Hous­ing slow­down spreads to the prov­inces


Peo­ple hold­ing back from list­ing their prop­er­ties may be pro­tect­ing New Zealand from a sig­nif­i­cant fall in house prices, QV says.

It has re­leased its lat­est data, which shows na­tion­wide res­i­den­tial prop­erty val­ues were up 4.3 per cent in Septem­ber on the same time the year be­fore.

Prices were up 1.1 per cent over the past three months.

Spokesman David Nagel said a drop in value growth had spread from the main cen­tres to al­most all ur­ban ar­eas, with the ex­cep­tion of Ro­torua, Palmer­ston North, Dunedin and In­ver­cargill.

‘‘The year-on-year growth is still show­ing dou­ble-digit gains in many of New Zealand’s pro­vin­cial towns; how­ever, the quar­terly change shows a grad­ual slow­ing of the prop­erty mar­ket in al­most all city lo­ca­tions,’’ he said.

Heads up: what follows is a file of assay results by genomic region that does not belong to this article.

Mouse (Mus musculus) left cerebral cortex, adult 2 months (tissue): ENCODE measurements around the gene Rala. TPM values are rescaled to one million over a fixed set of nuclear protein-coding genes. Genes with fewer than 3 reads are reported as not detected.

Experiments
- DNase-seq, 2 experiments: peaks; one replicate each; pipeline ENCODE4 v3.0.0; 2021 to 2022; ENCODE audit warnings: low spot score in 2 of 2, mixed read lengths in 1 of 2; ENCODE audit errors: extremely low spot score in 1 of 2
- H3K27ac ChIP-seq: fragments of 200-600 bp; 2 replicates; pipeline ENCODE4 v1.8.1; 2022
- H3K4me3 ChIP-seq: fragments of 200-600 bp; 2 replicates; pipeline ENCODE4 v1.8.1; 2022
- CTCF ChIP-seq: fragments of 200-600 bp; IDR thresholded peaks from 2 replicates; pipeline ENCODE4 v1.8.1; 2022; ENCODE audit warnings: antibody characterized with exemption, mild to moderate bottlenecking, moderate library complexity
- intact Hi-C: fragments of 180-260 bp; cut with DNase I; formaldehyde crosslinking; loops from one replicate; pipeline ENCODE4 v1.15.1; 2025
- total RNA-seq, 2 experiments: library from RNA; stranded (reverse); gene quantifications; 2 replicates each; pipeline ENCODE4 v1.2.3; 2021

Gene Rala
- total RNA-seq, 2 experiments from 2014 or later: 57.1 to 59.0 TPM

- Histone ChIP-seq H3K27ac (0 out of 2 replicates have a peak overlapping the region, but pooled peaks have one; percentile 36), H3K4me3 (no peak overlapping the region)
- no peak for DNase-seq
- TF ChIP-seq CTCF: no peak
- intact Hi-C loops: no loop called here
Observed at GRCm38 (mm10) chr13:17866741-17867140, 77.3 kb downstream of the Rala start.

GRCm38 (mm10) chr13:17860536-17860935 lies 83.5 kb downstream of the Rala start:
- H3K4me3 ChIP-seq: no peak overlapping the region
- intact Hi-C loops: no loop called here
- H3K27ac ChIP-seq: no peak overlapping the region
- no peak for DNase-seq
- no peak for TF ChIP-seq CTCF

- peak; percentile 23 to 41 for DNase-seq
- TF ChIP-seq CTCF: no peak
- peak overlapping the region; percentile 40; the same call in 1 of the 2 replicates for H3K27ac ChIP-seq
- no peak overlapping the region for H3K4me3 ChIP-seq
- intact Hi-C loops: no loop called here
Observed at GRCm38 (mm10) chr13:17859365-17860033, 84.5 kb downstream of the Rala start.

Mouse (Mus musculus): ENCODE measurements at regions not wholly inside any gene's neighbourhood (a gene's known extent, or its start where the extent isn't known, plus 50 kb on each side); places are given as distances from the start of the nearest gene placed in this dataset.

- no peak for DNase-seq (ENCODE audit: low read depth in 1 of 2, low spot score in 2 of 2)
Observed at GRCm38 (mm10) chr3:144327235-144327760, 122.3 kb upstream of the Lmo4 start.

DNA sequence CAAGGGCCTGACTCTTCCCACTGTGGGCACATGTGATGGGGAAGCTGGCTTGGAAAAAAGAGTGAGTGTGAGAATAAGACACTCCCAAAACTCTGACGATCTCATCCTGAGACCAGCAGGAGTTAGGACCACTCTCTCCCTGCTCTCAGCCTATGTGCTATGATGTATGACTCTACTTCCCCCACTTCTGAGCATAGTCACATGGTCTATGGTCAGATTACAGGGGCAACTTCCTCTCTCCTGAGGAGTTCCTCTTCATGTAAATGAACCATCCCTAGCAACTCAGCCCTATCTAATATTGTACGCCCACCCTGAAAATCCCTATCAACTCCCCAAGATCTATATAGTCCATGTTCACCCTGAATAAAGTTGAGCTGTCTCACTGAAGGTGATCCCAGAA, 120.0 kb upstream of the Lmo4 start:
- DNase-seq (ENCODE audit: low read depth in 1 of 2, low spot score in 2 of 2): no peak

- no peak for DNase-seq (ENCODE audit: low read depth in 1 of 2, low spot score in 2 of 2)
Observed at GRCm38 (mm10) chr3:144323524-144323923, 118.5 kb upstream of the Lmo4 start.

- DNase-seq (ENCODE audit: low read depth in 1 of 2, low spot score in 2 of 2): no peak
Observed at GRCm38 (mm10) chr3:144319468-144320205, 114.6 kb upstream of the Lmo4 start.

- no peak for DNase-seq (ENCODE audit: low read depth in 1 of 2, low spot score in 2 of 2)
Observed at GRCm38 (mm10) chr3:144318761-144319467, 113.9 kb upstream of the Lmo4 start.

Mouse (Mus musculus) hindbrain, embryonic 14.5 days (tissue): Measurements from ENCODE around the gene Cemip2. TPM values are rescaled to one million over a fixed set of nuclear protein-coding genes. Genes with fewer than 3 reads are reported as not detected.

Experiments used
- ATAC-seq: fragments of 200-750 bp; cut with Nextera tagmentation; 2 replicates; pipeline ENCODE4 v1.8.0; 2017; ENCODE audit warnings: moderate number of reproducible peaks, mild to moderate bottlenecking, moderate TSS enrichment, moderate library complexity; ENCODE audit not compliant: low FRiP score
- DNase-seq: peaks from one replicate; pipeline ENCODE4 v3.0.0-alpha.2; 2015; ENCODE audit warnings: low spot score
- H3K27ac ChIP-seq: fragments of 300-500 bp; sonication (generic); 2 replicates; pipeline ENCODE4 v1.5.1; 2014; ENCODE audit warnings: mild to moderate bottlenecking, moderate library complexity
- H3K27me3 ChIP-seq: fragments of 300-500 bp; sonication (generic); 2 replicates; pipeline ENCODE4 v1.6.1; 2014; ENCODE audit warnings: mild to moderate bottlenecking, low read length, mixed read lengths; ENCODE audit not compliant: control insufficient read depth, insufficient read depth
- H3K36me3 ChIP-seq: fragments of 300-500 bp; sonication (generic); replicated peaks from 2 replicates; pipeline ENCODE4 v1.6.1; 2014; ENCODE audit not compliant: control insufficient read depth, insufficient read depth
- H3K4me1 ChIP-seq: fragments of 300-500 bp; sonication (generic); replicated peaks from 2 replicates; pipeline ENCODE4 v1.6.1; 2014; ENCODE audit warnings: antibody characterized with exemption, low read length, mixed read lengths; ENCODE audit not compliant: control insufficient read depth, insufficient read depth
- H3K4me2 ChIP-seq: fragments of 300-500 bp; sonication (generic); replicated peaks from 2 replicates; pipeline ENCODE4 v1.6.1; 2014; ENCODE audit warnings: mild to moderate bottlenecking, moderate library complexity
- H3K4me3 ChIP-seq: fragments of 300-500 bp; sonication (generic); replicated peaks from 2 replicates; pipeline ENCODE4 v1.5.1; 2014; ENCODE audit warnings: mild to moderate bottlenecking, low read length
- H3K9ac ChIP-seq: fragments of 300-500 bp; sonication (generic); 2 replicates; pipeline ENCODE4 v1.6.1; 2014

While Napier had the big­gest year-on-year price gains, Hawke’s Bay valuers said the mar­ket seemed to have changed here, too, while the out­come of the elec­tion was un­clear.

Nagel said there had not been the nor­mal ‘‘spring surge’’ of peo­ple list­ing their prop­er­ties for sale around the coun­try, which had avoided a sharper fall in val­ues. If there was more sup­ply on the mar­ket, there would be less com­pe­ti­tion, which could weaken prices fur­ther.

QV se­nior con­sul­tant James Steele said sales vol­umes were at very low lev­els be­cause it was hard for pur­chasers to get fi­nance.

QV said the un­clear elec­tion re­sult was prob­a­bly still caus­ing mar­ket un­cer­tainty across the coun­try.

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